Angular JWT Autorefresh With Spring Boot
Angular JWT Autorefresh With Spring Boot
In this article, we discuss how to add autorefresh functionality for JWTs in an Angular application with a Spring Boot backend.
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If JWTs are used for security, there are use cases for using short-lived tokens — for example, if you use the token in a URL that gets opened. To make that possible, the Angular frontend needs to refresh the token before it expires automatically. To make that possible, Angular and RxJs features are used in the frontend and a Spring Boot REST endpoint checks and updates the JWT in the backend.
The frontend design is based on the concepts explained in this article. It is a valuable resource about caching with RxJs.
In this article, the AngularPortfolioMgr project is used to provide examples. The project is currently a work in progress, but the feature shown in this article is done.
The Angular Frontend
The AngularPortfolioMgr project has a signin/login process that receives the JWT and starts the autoupdates of the tokens. The login.component.ts gets the token.service.ts injected and sets the token in the login method in the service:
On line 1, we check that the login was successful. On line 2, the token is set in the TokenService setter that starts the autoupdate of the tokens. On line 3, the userId is set in the TokenService setter. On line 7, the login dialog gets closed.
The token.service.ts is used to manage and refresh the tokens received in the login process. It requests a new token every 45 seconds and provides with a getter/setter and an Observable for the token. The Subscriber of the Observable has to take care to unsubscribe properly. The Service is set up like this:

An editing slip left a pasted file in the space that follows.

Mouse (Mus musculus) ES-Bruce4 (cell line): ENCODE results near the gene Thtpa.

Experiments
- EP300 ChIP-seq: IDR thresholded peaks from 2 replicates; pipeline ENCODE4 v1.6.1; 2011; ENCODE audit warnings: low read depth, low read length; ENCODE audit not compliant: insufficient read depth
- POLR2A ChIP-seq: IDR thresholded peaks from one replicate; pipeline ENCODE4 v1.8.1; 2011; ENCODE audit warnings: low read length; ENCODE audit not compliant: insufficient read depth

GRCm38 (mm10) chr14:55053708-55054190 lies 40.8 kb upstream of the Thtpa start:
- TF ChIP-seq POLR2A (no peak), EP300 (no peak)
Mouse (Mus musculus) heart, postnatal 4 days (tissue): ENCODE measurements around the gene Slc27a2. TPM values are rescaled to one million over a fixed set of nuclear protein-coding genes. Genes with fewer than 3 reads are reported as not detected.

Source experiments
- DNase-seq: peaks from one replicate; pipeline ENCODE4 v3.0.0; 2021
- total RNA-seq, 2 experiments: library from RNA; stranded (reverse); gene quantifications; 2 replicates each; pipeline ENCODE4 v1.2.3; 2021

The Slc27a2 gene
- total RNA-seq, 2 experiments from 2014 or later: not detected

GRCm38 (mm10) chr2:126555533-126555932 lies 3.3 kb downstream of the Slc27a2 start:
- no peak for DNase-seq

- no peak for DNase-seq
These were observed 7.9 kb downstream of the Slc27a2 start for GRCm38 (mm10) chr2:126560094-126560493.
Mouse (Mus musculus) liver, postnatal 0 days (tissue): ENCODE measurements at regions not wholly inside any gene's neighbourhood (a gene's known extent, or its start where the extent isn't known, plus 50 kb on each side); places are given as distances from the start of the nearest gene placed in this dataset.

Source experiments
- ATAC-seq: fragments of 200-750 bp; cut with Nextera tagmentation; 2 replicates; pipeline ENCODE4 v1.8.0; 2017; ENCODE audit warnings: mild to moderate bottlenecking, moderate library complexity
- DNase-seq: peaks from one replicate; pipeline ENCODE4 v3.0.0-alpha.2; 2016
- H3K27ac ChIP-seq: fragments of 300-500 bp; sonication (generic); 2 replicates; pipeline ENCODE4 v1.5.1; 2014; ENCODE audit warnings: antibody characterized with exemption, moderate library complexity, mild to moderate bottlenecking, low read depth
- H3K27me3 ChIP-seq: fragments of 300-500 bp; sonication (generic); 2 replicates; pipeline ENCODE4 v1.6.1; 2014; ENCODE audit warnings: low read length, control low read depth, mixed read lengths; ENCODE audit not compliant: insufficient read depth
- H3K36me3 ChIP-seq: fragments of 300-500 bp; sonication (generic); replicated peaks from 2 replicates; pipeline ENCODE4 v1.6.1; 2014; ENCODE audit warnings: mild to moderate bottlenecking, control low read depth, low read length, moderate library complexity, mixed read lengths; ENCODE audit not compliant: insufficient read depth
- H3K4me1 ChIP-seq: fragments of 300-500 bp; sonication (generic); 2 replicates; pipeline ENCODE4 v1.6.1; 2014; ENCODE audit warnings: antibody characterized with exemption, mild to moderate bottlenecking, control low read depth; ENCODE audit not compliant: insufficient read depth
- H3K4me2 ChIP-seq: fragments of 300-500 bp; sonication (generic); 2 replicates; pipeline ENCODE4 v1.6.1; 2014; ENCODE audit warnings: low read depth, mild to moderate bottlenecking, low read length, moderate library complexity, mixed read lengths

In lines 1-3, is it created in 'root' to have one the application.
In line 5, the Observable to cache the RefreshTokenResponse interfaces with the token is defined.
In line 6, the cache size is set to 1 because we only need 1 token.
In line 7, the refresh interval is set to 45 seconds.
In line 8, the current value of the token gets defined.
In line 10, the subscription to the to the cache gets defined.
In line 11, the stopTimer Subject gets defined to stop the refresh pipe.
In line 12, the HttpClient and the Router gets injected by Angular to request the token updates and routes the user to the login if the updates fail.
The token setter sets the initial token value and starts the autorefesh of the token:
In line 2, the new token is set in the service property. In line 3, it is checked if the tokenCache needs to be initialized.
In line 4-5, the myStopTime Subject gets created to stop the pipe when the Subject emits, and it is set to the property. In line 6, the timer is set up to tick every 45 seconds.
In line 7, the timer is connected to a pipe and the token cache Oberservable. In line 8, the takeUntil stops the pipe when the myStopTimer emits something.
In line 9, switchMap gets used to update the token cache. In line 10, shareReplay is used to to provide a cache for all the subscribers of the token cache Observable.